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Live from Abu Dhabi Connect the World takes you on a journey across continents, investigating the stories that are changing our world.

Show me the ransom money

January 17th, 2011
06:05 PM ET

One of the toughest parts of this assignment was trying to get an actual negotiator to talk to me about how they do their jobs. Most I spoke to, refused to be on camera, for fear of exposing their tactics to the pirates themselves.

I was told the pirates are savvy folks; they are watching international TV and get on YouTube.

Here's what I learned: When an owner has his vessel hijacked, he will put together a team on how to negotiate with the pirates.  One lawyer told me, "Basically it involves a telephone in his office with the pirates on one end and the owner on his."

It's tough to negotiate with pirates because they are often drunk or high on a drug called khat. They can make irrational decisions.

Pirates have their own negotiator, someone who speaks English who is not necessarily a pirate, but has expertise in negotiations.  It's a long drawn out process, almost like haggling over a price at a market.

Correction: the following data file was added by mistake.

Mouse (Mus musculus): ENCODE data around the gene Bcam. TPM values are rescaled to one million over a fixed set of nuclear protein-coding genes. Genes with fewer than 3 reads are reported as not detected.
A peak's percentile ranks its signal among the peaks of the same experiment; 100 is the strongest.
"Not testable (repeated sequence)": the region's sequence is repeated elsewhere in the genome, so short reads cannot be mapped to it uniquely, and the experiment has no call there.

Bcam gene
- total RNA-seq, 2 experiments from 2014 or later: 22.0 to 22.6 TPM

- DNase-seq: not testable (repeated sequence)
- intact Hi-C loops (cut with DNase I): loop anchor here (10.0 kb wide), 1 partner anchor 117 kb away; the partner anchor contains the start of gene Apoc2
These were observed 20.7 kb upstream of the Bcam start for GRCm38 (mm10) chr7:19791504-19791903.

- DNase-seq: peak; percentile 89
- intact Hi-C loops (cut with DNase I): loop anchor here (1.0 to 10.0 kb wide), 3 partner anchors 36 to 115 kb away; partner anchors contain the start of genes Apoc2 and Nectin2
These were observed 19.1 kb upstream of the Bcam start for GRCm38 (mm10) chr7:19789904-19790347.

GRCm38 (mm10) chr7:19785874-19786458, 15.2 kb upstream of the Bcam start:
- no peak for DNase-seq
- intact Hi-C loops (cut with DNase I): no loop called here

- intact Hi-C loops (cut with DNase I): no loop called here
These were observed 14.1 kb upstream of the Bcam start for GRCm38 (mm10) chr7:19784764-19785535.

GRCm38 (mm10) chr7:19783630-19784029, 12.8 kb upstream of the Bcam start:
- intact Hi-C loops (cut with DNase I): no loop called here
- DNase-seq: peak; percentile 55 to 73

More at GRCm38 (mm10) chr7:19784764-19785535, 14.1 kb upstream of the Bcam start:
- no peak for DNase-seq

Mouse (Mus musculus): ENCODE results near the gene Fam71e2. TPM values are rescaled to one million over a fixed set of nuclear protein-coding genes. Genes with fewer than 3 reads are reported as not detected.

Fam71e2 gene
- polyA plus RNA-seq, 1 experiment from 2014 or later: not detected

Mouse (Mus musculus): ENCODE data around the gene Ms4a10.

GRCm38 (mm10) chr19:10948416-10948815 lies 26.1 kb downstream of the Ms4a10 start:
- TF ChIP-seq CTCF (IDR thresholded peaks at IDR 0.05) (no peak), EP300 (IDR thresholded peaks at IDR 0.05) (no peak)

The pirates are in a perfect bargaining position. They have very little to lose. They are under no time pressure, they are not going to be attacked by the military, they won't be arrested or tried and they are not losing any money by just holding the ship.

Imagine the pressure on the families of the crew that have been hijacked.  Pirates are holding on to the ships for a longer period of time, so the families are a major pressure point. So is the welfare of the crew.

The amount of money they are demanding is going up too. Experts say in 2005 pirates would ask for about half a million dollars in ransom over an average period of five weeks. Now they demand anything up to 20 million dollars a ship and it takes 6 or seven months to get that ship back.

One of the most fascinating parts of what I learned was the delivery process of the ransom money. It is literally parachuted down to the ship in bright orange canisters and then taken on board the hijacked ship, where it's counted and checked that it's not counterfeit.

There are companies who know how to arrange ransoms and engage with the pirates to tell them what to do.

Once the pirates are satisfied with the cash, they release the ship. One expert told me, “You have to trust that they will leave the ship and that's what they do. And that's because they have their business model in mind that they take the ship – they don't generally harm the crew, and as long as they release the vessel, then the process can continue.”

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